International Space Station Commander Chris Cassidy told "CBS This Morning" co-host Tony Dokoupil Monday he is "very confident" into send astronauts Bob Behnken and Doug Hurley to the station safely. An astronaut has not taken off for the ISS from U.S. soil in nearly a decade, and the mission on marks the first time Elon Musk's SpaceX company will launch a manned mission into space.
"It's a gigantic deal. We retired the shuttle for very sound reasons," Cassidy said, referring to the Space Shuttle Program NASA retired in 2011. "That decision was made with aims to move towards the future. And now the future is here."
will be aboard SpaceX's Crew Dragon capsule for Demo-2, and Hurley expressed no doubt that the dual effort between a government agency and commercial company will work for the best.
"They're smart engineers at NASA. They're smart engineers at SpaceX, all with motivation to do the same thing, and that's fly missions effectively and safely," he said.
Cassidy said the partnership was "healthy" — combining the "faster" and "cheaper" efforts of a private company with the "decades based of safety culture" at NASA.
"I think it's been healthy for the growth of both organizations," he said.
Tech billionaire Elon Musk has expressed hope for humans to become a "multi-planetary" species, and Cassidy agrees that is where the future is headed.
"I think it's definitely gonna happen. It's just a matter of what the timescale is," he said. "Maybe it's in 100 years… but it's just been a little over 100 years since the Wright Brothers flew, and think of where we are now, me talking to you from the space station."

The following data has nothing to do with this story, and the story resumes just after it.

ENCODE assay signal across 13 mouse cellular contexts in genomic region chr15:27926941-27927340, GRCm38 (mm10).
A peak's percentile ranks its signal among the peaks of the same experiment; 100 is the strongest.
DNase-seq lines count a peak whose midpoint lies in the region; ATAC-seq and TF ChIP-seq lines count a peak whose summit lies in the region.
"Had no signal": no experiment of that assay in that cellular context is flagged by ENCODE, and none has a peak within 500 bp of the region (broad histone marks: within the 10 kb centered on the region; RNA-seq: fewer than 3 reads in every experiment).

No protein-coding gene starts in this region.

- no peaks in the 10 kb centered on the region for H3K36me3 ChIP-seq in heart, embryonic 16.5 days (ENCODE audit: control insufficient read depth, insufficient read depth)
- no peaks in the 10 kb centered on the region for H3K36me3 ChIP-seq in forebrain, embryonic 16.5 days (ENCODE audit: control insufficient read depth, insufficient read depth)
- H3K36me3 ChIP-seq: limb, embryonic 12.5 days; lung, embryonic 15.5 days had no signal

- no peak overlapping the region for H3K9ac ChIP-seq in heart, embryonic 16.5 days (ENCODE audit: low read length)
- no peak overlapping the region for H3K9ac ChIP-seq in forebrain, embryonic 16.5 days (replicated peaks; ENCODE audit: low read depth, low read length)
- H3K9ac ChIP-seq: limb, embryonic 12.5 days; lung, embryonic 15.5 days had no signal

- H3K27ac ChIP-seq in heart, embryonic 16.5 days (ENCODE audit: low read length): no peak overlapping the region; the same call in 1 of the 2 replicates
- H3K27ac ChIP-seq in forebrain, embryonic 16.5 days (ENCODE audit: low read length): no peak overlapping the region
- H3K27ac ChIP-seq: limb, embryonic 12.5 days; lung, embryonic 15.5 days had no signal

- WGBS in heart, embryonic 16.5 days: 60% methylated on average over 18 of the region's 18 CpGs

Cassidy recounted the words of John Young, the ninth person to walk on the moon, when both of their careers at NASA overlapped in 2004: "Single planet species don't survive."
"That has stuck with me all these years," he said.
Cassidy was also asked about whether concerns stemming from thewere on his mind as two people from Earth prepare to board the isolated station.
"Certainly we're worried about it," he said, adding that he and the ISS crew have confidence in the medical teams testing Behnken and Hurley, and that the risk of COVID-19 would be "as low of a probability" as it could be.
Though he remains hundreds of miles above Earth, Cassidy said the coronavirus crisis was close to his heart.
"You see those numbers that I think everybody's watching, and it's dawned on me a week ago that every single one of those numbers is a story. It's a family. It's a life," he said. "And that was impactful to me, particularly as I was looking out the window thinking about it."